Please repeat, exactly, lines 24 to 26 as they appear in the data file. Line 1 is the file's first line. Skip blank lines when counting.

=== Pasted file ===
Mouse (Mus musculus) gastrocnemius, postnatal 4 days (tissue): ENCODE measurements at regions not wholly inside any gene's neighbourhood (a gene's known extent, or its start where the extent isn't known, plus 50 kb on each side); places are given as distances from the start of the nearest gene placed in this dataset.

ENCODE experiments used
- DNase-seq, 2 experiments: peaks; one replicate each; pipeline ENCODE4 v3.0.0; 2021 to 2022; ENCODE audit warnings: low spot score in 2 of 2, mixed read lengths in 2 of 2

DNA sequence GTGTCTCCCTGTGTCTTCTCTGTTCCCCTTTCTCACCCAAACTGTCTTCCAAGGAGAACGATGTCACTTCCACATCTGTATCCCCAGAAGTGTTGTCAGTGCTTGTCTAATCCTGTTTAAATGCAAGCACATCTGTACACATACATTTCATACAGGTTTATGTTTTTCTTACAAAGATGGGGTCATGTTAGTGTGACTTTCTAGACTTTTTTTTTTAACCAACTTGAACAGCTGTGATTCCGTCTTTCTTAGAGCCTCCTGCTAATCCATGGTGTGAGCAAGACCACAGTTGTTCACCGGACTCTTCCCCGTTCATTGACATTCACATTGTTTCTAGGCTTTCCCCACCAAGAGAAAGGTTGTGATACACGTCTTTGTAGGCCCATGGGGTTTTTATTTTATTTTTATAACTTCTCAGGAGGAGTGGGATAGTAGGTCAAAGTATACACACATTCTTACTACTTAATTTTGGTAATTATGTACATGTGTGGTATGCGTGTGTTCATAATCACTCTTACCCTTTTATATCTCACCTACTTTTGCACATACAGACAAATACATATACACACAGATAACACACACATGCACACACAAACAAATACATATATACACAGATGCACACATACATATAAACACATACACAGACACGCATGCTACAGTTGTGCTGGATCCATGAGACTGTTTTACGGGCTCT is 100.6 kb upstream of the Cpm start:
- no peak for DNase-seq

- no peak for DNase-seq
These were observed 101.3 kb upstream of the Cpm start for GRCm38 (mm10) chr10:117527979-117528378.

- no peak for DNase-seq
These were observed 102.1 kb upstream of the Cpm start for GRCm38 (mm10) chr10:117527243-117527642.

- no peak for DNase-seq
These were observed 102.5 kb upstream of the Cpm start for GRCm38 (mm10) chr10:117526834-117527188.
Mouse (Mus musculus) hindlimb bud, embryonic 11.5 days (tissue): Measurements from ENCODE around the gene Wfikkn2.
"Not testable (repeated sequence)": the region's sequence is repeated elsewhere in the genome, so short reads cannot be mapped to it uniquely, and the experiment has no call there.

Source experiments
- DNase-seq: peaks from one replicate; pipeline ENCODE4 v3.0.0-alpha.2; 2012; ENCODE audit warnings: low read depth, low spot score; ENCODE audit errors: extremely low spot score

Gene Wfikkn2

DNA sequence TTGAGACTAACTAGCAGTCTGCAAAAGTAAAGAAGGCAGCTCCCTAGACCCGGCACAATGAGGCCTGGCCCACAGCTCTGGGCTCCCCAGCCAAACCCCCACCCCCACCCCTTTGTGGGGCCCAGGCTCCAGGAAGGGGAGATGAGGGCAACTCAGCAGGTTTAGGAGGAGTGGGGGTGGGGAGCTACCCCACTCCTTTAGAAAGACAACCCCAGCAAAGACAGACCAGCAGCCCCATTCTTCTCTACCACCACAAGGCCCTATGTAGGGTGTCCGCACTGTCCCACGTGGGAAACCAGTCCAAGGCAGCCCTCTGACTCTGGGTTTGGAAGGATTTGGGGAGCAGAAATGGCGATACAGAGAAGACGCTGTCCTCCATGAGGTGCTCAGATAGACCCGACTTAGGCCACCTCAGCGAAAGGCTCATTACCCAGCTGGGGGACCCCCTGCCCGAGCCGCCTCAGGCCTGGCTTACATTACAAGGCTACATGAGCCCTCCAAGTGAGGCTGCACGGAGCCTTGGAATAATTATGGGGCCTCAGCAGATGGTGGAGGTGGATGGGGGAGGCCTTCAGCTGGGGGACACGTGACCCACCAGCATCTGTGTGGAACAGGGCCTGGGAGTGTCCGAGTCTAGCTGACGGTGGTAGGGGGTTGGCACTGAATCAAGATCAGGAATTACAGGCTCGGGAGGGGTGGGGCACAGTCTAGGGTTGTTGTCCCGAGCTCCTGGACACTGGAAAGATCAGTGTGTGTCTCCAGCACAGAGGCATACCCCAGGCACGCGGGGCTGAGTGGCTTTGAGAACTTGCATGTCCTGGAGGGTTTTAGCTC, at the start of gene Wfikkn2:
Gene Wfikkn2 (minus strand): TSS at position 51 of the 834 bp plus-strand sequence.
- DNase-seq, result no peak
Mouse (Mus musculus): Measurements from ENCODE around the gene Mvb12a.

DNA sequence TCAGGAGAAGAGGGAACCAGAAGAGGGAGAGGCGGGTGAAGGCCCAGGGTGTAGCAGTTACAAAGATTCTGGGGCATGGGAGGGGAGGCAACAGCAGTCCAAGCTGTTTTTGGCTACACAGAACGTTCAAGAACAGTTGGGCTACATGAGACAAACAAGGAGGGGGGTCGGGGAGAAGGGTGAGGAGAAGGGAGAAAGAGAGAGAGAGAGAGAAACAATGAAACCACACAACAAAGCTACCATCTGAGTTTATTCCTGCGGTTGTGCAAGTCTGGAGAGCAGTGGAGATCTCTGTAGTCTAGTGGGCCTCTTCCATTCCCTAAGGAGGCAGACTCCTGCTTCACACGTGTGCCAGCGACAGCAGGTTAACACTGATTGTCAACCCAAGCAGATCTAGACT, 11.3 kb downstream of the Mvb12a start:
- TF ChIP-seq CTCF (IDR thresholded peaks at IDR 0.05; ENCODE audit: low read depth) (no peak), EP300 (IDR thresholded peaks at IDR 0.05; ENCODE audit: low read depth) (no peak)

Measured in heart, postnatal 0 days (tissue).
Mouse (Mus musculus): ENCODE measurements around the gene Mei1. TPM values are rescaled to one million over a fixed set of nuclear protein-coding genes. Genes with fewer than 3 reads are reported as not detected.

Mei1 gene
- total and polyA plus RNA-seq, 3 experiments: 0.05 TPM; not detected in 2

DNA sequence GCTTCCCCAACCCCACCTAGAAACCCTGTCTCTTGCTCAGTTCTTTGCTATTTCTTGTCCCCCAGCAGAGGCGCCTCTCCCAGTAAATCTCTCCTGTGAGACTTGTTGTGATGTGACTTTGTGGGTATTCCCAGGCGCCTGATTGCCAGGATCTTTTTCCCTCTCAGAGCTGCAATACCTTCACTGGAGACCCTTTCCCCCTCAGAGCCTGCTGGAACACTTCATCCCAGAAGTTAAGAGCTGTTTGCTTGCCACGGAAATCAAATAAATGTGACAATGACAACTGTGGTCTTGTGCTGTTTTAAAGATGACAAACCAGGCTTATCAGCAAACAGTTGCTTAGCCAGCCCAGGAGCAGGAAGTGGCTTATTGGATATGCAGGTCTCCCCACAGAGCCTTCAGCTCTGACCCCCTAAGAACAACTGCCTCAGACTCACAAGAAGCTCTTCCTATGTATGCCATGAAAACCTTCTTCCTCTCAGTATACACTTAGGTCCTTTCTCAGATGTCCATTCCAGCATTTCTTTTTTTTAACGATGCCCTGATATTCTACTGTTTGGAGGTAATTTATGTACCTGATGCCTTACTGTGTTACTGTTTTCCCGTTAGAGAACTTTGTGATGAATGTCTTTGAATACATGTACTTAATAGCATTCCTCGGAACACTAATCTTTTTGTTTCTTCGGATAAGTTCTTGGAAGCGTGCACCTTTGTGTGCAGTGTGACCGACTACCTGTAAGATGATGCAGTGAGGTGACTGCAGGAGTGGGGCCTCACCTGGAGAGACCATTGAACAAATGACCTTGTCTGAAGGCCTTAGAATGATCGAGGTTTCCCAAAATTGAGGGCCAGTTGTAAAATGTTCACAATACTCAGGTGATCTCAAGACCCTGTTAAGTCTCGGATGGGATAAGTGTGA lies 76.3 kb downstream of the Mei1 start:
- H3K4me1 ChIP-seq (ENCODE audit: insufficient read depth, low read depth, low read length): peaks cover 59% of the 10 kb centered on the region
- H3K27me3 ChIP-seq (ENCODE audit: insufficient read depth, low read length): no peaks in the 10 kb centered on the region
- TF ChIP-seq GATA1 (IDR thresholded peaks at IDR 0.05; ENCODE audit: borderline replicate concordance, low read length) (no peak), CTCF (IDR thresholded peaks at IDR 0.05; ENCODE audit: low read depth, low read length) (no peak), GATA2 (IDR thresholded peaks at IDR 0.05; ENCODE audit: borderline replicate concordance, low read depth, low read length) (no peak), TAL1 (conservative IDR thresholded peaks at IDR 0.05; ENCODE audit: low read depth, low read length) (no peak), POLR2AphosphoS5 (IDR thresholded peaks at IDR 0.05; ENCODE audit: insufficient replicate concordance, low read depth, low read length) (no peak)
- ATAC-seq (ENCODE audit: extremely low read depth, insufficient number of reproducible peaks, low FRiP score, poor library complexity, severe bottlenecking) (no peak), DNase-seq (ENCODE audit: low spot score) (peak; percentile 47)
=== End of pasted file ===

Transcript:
Mouse (Mus musculus): ENCODE measurements around the gene Mei1. TPM values are rescaled to one million over a fixed set of nuclear protein-coding genes. Genes with fewer than 3 reads are reported as not detected.

Mei1 gene
- total and polyA plus RNA-seq, 3 experiments: 0.05 TPM; not detected in 2